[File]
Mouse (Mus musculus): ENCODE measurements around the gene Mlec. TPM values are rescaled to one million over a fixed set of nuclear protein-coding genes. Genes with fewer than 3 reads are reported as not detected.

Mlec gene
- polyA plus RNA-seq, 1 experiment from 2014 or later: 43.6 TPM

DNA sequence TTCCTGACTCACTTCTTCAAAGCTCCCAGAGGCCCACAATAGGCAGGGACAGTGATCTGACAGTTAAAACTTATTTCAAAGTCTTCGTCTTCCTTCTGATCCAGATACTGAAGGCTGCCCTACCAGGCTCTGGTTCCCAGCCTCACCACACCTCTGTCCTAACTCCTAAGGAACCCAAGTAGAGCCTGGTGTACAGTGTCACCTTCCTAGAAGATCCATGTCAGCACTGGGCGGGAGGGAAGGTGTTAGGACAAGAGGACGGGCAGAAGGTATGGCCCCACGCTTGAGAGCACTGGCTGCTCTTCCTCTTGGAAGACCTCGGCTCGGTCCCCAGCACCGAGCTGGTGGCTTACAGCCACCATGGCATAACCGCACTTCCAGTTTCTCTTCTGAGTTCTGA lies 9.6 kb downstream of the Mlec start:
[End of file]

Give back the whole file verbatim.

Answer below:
Mouse (Mus musculus): ENCODE measurements around the gene Mlec. TPM values are rescaled to one million over a fixed set of nuclear protein-coding genes. Genes with fewer than 3 reads are reported as not detected.

Mlec gene
- polyA plus RNA-seq, 1 experiment from 2014 or later: 43.6 TPM

DNA sequence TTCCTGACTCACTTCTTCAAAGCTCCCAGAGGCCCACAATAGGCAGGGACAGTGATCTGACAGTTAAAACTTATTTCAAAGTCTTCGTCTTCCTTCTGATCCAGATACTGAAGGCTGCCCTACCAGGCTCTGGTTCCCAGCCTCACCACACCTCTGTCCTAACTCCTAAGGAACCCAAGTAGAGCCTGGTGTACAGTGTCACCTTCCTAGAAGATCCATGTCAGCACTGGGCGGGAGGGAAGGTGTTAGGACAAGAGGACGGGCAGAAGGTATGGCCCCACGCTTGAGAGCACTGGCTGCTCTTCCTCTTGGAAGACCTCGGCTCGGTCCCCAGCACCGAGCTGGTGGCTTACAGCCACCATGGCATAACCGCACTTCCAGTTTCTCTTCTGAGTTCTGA lies 9.6 kb downstream of the Mlec start: